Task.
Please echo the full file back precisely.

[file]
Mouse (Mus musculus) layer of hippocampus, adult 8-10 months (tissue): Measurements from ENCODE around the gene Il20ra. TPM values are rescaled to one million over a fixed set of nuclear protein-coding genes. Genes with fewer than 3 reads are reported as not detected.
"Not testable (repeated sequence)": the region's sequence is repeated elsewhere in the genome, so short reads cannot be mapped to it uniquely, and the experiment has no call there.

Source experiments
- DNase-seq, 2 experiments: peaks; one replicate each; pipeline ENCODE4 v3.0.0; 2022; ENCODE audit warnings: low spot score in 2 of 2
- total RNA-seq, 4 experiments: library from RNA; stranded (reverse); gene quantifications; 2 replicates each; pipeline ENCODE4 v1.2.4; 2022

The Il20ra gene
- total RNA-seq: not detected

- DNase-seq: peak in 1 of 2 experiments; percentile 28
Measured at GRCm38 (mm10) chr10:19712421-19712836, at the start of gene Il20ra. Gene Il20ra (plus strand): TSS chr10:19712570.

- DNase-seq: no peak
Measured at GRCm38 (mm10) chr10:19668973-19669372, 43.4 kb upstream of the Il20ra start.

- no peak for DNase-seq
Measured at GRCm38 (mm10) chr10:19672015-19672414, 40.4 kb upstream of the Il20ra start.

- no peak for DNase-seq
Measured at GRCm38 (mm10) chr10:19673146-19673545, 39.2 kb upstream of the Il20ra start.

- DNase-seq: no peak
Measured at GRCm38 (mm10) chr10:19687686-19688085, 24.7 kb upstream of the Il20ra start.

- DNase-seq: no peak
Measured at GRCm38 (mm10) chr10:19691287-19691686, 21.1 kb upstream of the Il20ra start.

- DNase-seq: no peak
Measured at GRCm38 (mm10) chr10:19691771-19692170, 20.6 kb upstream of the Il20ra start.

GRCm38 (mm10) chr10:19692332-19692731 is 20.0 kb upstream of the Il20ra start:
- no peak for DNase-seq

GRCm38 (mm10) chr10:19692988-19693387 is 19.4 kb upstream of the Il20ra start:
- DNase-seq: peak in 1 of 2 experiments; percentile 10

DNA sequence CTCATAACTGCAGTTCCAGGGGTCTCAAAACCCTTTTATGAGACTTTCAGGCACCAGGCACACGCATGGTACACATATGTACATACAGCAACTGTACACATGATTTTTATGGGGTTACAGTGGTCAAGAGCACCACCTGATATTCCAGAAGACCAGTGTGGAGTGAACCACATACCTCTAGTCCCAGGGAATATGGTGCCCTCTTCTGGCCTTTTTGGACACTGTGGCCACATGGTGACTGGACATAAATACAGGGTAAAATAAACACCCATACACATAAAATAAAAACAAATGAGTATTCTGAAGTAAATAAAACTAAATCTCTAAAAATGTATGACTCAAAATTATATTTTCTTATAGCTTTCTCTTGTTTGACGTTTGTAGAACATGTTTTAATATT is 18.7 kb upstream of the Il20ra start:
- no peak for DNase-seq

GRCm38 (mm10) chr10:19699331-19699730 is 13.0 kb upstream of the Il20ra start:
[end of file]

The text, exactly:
Mouse (Mus musculus) layer of hippocampus, adult 8-10 months (tissue): Measurements from ENCODE around the gene Il20ra. TPM values are rescaled to one million over a fixed set of nuclear protein-coding genes. Genes with fewer than 3 reads are reported as not detected.
"Not testable (repeated sequence)": the region's sequence is repeated elsewhere in the genome, so short reads cannot be mapped to it uniquely, and the experiment has no call there.

Source experiments
- DNase-seq, 2 experiments: peaks; one replicate each; pipeline ENCODE4 v3.0.0; 2022; ENCODE audit warnings: low spot score in 2 of 2
- total RNA-seq, 4 experiments: library from RNA; stranded (reverse); gene quantifications; 2 replicates each; pipeline ENCODE4 v1.2.4; 2022

The Il20ra gene
- total RNA-seq: not detected

- DNase-seq: peak in 1 of 2 experiments; percentile 28
Measured at GRCm38 (mm10) chr10:19712421-19712836, at the start of gene Il20ra. Gene Il20ra (plus strand): TSS chr10:19712570.

- DNase-seq: no peak
Measured at GRCm38 (mm10) chr10:19668973-19669372, 43.4 kb upstream of the Il20ra start.

- no peak for DNase-seq
Measured at GRCm38 (mm10) chr10:19672015-19672414, 40.4 kb upstream of the Il20ra start.

- no peak for DNase-seq
Measured at GRCm38 (mm10) chr10:19673146-19673545, 39.2 kb upstream of the Il20ra start.

- DNase-seq: no peak
Measured at GRCm38 (mm10) chr10:19687686-19688085, 24.7 kb upstream of the Il20ra start.

- DNase-seq: no peak
Measured at GRCm38 (mm10) chr10:19691287-19691686, 21.1 kb upstream of the Il20ra start.

- DNase-seq: no peak
Measured at GRCm38 (mm10) chr10:19691771-19692170, 20.6 kb upstream of the Il20ra start.

GRCm38 (mm10) chr10:19692332-19692731 is 20.0 kb upstream of the Il20ra start:
- no peak for DNase-seq

GRCm38 (mm10) chr10:19692988-19693387 is 19.4 kb upstream of the Il20ra start:
- DNase-seq: peak in 1 of 2 experiments; percentile 10

DNA sequence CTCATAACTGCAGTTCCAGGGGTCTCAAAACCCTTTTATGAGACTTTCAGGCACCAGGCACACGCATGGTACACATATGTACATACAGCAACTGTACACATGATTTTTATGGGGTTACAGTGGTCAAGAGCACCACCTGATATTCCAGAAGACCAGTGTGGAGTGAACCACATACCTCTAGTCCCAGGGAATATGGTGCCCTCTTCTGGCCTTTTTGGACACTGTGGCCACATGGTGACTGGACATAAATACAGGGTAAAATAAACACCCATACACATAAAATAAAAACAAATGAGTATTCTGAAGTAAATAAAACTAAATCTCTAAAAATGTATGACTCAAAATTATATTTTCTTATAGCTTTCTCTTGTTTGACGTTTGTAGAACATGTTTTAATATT is 18.7 kb upstream of the Il20ra start:
- no peak for DNase-seq

GRCm38 (mm10) chr10:19699331-19699730 is 13.0 kb upstream of the Il20ra start: